If there’s one thing ‘All Over The Place’ has taught me it’s that if your town is struggling financially, the first thing you should do is set up some sort of wacky annual event. Then at least once a year you’ll get people like us turning up to put you on the map. In the 1960s the people of Furano had the idea of putting on a painted belly button festival. It had 11 entrants, but as the years have gone by it has swollen to become a big event here on the island that people come a long way to see.
As we drove down from our slope side Alpine hotel to the town below I wasn’t feeling too optimistic about what the day had in store. A grey sky was drizzling all over us and the streets, lined with functional grey modern buildings, looked pretty empty. Once we reached the high street things looked a bit more promising. Food stalls lined a couple of side streets and the whole stretch of the main street and been decorated with beautiful neon pink paper lanterns. On a main stage at the crossroads was a band of Japanese drummers enthusiastically giving it some. Only one problem – there wasn’t many people about.
Telling ourselves that things were bound to pick up for the main event in the evening we set about interviewing people and eventually got taken to a garage where a team of belly dancers were preparing for the big night. You’re probably imagining a bevy of svelte women in Middle or Far Eastern dress. It definitely wasn’t that. A bunch of topless blokes of various ages were milling about waiting their turn for a couple of painters sitting on stools to turn their torsos into a face, with the belly button making the mouth and the nipples the eyes. You then tie a kimono round your legs, with fake arms sticking out of it at waist height, stick a huge plastic hat on to cover your head and, hey presto, something resembling a large cartoon character.
Once we’d witnessed these (let’s face it, slightly odd) transformations taking place I was led off to meet my team and have my belly painted with the face of an ugly boss-eyed man (I’ve got a sneaking suspicion it was based on me). Then we headed off to a shopping centre for Cel to prepare with his team, where I amused myself painting the words “Kick Me” on his back (don’t worry health and safety fans, I scrubbed it off shortly afterwards). Once that was done we split off to get set for the parade. Luckily the rain had cleared and I was amazed to see the pavements of the high street packed with spectators. I couldn’t believe the amount of people taking part in the procession either, there must have been hundreds of them. I hurriedly got my costume on and my team soon established that I wasn’t going to pick up their co-ordinated dance moves that they had planned in the 5 minutes we had before things kicked off, so I was stuck at the back and told to freestyle (easier said than done when you have a kimono belt tied around your knees).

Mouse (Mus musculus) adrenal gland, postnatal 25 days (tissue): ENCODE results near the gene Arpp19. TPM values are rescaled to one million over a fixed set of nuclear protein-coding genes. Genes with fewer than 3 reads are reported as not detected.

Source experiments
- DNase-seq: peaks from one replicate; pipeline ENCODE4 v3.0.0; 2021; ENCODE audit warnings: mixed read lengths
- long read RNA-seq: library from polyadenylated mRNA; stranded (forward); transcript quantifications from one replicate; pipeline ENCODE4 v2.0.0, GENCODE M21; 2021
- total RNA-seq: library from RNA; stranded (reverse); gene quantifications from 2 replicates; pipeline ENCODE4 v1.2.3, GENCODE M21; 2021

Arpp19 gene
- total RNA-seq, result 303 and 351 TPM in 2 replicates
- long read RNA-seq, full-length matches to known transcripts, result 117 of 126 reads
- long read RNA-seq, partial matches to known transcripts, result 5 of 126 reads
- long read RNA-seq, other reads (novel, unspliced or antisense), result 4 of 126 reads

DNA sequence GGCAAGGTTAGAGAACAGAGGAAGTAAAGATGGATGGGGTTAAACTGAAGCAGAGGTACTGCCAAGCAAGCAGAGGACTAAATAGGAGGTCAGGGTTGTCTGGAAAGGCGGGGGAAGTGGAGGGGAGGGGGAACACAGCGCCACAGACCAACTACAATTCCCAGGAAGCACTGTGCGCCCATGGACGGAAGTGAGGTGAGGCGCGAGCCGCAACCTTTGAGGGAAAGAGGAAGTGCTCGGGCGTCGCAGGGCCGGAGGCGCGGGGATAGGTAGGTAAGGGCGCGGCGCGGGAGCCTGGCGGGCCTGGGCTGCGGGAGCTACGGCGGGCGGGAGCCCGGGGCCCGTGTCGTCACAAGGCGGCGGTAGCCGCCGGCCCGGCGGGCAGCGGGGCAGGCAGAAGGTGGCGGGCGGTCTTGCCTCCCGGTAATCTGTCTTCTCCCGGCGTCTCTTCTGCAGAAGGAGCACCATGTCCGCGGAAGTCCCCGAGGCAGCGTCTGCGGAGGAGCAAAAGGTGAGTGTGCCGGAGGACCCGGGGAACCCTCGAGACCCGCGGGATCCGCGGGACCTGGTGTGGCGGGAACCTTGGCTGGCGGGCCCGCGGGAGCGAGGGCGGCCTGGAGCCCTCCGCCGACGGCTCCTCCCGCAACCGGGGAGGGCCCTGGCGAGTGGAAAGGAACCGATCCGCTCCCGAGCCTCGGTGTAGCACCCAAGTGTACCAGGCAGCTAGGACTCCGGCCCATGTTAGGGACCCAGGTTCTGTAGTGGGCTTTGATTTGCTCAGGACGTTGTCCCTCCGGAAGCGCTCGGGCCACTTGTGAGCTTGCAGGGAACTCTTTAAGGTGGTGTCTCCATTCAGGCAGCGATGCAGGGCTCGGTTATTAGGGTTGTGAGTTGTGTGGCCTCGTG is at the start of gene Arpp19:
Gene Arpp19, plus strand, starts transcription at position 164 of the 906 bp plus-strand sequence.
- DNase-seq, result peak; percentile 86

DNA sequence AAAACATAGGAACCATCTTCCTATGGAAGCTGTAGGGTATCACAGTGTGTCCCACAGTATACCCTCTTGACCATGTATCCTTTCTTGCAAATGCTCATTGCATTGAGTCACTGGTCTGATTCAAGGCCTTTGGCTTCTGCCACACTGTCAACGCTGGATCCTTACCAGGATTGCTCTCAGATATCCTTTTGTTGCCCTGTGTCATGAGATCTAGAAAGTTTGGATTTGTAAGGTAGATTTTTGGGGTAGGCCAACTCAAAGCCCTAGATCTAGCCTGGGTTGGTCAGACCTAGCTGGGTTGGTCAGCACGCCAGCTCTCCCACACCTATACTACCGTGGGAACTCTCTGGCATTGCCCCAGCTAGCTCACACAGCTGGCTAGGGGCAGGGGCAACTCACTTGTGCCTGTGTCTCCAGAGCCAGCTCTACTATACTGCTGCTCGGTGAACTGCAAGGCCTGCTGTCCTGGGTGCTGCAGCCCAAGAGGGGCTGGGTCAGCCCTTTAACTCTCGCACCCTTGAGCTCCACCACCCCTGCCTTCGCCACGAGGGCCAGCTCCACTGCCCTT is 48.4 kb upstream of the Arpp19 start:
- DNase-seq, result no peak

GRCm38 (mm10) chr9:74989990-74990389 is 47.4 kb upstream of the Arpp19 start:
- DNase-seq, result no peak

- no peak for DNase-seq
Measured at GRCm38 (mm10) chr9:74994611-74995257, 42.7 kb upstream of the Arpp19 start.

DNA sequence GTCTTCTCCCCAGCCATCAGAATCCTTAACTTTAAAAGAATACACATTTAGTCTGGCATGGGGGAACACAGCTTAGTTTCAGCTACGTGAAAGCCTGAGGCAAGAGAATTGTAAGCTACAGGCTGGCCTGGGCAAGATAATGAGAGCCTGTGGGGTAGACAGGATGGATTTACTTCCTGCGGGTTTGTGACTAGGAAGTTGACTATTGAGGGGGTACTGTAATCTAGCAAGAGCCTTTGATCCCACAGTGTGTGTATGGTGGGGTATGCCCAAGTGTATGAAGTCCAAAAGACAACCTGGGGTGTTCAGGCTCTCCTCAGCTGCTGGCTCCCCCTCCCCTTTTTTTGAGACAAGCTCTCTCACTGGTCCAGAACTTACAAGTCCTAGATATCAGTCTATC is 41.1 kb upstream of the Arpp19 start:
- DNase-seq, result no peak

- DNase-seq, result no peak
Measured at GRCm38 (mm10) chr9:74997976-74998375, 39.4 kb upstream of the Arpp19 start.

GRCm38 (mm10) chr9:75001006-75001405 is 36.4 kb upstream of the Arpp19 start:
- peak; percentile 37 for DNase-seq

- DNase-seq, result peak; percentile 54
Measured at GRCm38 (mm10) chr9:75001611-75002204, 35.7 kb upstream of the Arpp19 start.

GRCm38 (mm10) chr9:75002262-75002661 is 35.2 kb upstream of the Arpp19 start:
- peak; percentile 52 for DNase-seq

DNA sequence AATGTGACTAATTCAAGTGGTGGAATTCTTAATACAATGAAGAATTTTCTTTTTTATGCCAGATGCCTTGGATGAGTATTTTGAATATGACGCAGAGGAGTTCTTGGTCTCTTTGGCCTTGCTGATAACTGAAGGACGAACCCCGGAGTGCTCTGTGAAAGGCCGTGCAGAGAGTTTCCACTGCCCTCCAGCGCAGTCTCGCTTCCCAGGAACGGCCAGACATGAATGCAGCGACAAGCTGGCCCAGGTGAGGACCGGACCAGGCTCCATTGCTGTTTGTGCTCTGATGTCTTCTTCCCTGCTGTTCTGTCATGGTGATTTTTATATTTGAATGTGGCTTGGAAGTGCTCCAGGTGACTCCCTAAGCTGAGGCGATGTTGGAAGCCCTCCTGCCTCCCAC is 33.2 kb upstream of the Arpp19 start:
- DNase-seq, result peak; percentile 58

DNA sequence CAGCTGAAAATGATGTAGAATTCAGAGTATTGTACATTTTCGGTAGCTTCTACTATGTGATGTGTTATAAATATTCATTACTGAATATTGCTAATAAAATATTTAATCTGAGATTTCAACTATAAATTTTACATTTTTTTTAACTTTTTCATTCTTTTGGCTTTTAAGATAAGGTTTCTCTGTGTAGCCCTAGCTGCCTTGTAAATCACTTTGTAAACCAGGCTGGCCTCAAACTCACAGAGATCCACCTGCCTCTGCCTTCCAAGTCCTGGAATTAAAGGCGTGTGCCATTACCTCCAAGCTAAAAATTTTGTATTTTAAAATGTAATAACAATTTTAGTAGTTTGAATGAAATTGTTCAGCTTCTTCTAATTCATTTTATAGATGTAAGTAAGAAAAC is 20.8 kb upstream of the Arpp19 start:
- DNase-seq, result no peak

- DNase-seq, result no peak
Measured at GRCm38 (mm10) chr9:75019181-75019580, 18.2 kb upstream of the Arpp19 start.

Not only was the whole event a lot bigger than I had previously realised, the course was a lot longer too. As the sun began to set, the on stage band kicked in, and the high street began to look utterly magical bathed in bright pink light, I realised that we were expected to shuffle up and down the long road at least 6 times, passing the judges table each time. This was going to be a real endurance test. By the end of the first lap the humid heat and large plastic heat meant that we were all drenched in sweat, and isotonic drinks were being handed to us by volunteers to keep us going. Luckily by the end of our 2nd lap our director Ewan told me I could duck out for the rest of the event as they’d already shot a ton of footage of me and needed to concentrate on filming the rest of the parade. So while Cel battled on up and down the street I went and sat on a kerbstone backstage and started looking through old photos on my phone – a position Cel found me in about half an hour later, standing above me loudly declaring me a cheat. He was justly crowned winner, and not only that – his team were the over all winners of the night!
Once again the behaviour of the crowds amazed me. Everyone was polite, quiet, smiling and took their litter home afterwards. I think the difference between our two countries can be summed up with a conversation I had with our Japanese fixer Ryuzo. I was commenting on the public vending machines that sit on virtually every street corner in Japan and saying how in Britain they would all get smashed up on a Saturday night. He just said “Oh. That doesn’t sound very constructive”.